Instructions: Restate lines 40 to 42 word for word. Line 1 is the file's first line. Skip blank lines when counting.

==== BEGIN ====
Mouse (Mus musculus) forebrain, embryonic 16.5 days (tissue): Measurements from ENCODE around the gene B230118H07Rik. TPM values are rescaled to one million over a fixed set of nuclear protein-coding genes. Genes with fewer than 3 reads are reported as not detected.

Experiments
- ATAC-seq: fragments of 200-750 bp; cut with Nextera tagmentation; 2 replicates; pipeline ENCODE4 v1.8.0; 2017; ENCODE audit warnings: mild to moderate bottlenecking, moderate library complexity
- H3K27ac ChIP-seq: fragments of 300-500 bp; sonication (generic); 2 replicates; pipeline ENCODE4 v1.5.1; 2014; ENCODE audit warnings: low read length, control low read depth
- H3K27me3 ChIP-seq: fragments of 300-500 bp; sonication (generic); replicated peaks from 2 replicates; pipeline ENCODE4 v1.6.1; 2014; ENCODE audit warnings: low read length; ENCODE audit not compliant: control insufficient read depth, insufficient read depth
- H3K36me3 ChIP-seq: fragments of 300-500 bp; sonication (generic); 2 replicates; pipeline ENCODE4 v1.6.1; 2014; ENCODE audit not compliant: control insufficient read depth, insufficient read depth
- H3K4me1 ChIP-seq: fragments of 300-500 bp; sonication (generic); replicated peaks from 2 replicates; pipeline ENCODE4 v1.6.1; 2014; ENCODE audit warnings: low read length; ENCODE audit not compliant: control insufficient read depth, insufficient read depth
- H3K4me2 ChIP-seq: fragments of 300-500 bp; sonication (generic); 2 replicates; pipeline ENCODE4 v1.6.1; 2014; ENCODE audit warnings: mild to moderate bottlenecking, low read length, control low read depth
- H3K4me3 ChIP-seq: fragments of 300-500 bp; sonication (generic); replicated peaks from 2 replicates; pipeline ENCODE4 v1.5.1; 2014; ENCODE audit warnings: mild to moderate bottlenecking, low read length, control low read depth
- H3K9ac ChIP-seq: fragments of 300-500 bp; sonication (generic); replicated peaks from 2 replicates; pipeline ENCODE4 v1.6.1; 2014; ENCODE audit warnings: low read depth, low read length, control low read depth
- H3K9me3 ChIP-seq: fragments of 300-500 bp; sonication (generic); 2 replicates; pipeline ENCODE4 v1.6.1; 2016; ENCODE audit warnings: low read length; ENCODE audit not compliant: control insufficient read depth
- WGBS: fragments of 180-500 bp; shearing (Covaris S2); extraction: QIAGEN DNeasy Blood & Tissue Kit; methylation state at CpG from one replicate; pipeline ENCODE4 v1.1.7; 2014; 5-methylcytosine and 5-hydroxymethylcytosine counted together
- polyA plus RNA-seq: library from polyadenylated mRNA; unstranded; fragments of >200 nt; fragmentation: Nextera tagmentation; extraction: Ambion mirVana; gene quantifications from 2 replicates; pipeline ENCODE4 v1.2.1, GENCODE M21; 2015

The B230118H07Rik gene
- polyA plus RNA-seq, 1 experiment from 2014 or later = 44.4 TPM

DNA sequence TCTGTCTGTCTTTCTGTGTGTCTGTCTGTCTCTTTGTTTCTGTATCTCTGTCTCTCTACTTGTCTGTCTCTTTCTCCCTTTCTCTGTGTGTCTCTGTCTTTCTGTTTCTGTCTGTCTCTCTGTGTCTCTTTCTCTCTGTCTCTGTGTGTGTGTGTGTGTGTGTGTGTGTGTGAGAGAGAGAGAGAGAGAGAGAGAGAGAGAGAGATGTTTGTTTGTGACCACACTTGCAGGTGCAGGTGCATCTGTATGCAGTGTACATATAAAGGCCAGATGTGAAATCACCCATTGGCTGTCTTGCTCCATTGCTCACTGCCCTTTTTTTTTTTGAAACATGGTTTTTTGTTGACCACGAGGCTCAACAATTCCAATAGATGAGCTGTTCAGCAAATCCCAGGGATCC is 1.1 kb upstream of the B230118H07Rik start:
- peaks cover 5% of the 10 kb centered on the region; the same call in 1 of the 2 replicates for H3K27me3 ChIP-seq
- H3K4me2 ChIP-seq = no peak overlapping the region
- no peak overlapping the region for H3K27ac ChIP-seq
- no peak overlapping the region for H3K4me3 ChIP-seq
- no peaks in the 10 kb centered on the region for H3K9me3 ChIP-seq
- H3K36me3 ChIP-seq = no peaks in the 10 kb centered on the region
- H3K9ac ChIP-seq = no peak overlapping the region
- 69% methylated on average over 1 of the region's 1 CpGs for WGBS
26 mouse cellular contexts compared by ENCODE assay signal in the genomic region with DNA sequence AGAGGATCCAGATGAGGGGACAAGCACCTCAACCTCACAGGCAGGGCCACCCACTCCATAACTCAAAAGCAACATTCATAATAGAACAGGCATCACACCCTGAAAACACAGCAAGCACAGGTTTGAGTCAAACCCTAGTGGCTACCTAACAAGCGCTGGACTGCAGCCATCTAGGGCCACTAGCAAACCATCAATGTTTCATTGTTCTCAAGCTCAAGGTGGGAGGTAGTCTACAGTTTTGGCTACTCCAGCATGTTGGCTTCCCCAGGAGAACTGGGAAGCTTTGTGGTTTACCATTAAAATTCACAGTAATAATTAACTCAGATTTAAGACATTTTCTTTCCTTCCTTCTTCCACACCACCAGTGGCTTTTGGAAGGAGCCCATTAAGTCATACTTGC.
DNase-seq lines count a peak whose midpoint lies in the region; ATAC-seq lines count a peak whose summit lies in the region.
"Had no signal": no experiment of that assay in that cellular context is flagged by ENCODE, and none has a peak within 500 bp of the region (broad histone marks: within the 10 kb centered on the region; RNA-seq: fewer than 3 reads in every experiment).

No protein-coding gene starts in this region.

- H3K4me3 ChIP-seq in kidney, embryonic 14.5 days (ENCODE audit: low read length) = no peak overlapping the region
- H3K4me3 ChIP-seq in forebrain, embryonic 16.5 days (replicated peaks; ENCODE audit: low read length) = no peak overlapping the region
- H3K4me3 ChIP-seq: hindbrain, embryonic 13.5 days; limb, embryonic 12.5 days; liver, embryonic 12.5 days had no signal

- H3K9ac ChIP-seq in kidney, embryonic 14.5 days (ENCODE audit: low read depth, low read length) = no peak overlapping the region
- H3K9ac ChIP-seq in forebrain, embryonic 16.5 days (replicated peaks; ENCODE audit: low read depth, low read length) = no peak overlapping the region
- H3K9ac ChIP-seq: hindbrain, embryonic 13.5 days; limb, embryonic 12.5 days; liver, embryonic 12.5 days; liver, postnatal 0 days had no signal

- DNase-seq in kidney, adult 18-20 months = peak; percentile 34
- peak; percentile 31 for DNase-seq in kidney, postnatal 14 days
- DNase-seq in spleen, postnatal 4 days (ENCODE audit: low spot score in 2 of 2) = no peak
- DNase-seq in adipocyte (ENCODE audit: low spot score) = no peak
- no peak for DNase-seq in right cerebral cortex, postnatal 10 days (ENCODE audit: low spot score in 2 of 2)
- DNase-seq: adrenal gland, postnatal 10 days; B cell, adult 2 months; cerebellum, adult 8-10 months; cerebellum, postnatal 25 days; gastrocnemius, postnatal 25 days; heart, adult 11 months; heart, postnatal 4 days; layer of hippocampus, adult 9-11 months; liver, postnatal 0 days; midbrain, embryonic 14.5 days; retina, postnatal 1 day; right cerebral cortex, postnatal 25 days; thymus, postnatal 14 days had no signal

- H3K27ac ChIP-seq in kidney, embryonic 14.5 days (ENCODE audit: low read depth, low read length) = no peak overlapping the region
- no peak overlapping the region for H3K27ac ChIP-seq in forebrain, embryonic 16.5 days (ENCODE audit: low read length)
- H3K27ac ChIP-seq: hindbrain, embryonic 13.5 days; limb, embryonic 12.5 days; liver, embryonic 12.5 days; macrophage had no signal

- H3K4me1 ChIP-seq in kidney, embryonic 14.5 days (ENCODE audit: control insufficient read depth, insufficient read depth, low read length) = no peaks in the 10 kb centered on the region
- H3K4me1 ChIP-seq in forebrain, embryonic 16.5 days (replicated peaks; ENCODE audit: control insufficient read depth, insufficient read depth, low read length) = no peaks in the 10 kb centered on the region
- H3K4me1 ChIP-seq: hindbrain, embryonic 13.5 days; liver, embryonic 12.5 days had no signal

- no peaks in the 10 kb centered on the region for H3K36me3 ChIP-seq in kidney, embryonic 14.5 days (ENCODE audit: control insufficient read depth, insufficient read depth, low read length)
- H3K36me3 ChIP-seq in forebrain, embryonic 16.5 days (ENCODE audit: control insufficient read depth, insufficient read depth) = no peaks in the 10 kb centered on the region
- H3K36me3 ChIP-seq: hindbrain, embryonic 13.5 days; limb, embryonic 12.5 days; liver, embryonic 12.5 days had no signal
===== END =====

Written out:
- DNase-seq: adrenal gland, postnatal 10 days; B cell, adult 2 months; cerebellum, adult 8-10 months; cerebellum, postnatal 25 days; gastrocnemius, postnatal 25 days; heart, adult 11 months; heart, postnatal 4 days; layer of hippocampus, adult 9-11 months; liver, postnatal 0 days; midbrain, embryonic 14.5 days; retina, postnatal 1 day; right cerebral cortex, postnatal 25 days; thymus, postnatal 14 days had no signal

- H3K27ac ChIP-seq in kidney, embryonic 14.5 days (ENCODE audit: low read depth, low read length) = no peak overlapping the region
- no peak overlapping the region for H3K27ac ChIP-seq in forebrain, embryonic 16.5 days (ENCODE audit: low read length)